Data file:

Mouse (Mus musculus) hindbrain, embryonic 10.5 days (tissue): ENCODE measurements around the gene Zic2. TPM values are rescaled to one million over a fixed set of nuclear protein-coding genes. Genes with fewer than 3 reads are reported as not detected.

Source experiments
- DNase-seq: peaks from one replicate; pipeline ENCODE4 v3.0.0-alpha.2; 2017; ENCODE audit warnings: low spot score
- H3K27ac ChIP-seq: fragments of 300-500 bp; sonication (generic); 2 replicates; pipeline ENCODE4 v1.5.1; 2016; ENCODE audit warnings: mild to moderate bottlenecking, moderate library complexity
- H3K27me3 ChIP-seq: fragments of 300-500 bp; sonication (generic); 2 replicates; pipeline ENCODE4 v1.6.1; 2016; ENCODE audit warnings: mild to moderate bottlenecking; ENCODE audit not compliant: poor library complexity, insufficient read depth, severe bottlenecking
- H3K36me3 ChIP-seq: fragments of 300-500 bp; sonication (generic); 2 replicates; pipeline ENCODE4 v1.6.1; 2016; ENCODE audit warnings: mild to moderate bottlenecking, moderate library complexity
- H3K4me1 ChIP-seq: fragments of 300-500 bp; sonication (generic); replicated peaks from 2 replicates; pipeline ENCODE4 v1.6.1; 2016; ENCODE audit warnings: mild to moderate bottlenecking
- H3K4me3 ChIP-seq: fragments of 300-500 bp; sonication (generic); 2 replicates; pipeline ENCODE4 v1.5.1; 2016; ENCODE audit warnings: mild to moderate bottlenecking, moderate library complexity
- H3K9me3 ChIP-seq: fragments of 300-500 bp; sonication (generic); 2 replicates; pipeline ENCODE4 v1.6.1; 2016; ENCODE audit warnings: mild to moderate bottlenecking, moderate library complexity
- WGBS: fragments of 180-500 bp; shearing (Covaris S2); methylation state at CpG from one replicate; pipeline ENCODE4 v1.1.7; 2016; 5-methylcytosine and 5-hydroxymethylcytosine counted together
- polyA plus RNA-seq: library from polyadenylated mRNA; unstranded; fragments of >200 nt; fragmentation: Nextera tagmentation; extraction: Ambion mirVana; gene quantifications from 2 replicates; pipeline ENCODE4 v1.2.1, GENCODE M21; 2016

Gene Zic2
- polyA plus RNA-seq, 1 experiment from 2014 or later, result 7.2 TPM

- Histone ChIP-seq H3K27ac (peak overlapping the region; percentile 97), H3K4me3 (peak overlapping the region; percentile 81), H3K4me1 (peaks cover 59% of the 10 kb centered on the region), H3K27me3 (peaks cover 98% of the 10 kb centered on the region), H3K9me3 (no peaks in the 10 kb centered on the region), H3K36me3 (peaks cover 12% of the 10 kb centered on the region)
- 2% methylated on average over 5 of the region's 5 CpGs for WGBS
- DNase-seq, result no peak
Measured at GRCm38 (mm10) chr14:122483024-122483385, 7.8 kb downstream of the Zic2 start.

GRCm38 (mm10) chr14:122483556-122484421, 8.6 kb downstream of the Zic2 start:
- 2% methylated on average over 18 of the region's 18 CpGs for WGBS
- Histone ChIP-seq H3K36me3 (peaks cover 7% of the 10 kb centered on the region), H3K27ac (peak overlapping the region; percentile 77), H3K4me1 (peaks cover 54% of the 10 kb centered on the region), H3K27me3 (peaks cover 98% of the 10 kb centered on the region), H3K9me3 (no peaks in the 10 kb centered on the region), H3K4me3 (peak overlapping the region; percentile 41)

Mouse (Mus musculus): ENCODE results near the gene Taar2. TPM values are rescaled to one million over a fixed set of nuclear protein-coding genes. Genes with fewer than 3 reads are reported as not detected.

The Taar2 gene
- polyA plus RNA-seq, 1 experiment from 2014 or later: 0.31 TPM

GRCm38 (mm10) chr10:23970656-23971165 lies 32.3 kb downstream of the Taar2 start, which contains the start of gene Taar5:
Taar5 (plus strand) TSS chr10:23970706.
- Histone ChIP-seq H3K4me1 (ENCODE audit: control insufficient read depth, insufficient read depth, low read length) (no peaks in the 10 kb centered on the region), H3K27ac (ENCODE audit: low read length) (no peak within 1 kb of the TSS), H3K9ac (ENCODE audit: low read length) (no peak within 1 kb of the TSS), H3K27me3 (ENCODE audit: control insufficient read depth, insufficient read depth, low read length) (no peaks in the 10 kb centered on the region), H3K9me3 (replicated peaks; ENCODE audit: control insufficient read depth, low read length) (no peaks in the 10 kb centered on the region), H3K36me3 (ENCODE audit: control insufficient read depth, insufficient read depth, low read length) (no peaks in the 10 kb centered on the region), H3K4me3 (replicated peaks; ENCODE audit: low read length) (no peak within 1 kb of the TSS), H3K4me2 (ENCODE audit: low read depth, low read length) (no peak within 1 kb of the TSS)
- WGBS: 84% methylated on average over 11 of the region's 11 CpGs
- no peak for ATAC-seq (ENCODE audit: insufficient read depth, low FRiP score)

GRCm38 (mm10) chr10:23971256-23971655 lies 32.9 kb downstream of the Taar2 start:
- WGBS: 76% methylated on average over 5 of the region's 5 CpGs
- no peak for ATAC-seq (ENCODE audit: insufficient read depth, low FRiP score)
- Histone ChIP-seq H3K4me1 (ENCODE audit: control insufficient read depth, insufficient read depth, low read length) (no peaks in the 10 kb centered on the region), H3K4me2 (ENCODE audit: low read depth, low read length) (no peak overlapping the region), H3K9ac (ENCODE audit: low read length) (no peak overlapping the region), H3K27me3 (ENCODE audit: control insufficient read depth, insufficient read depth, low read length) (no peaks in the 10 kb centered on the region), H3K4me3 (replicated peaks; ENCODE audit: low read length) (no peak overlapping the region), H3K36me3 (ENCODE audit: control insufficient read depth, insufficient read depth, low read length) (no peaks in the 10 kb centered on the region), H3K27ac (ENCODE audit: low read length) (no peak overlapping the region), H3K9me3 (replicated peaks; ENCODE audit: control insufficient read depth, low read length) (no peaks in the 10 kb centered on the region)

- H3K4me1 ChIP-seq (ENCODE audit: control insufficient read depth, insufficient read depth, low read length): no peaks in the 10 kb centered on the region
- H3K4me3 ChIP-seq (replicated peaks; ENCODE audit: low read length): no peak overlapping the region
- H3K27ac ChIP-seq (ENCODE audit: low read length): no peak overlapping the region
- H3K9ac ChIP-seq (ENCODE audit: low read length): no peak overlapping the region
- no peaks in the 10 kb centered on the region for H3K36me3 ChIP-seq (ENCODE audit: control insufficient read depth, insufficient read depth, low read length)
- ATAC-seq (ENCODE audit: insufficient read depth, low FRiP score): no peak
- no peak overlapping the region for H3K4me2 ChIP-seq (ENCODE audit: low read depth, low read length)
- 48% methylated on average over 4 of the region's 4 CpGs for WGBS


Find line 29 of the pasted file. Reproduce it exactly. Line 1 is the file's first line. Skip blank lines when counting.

GRCm38 (mm10) chr10:23971256-23971655 lies 32.9 kb downstream of the Taar2 start: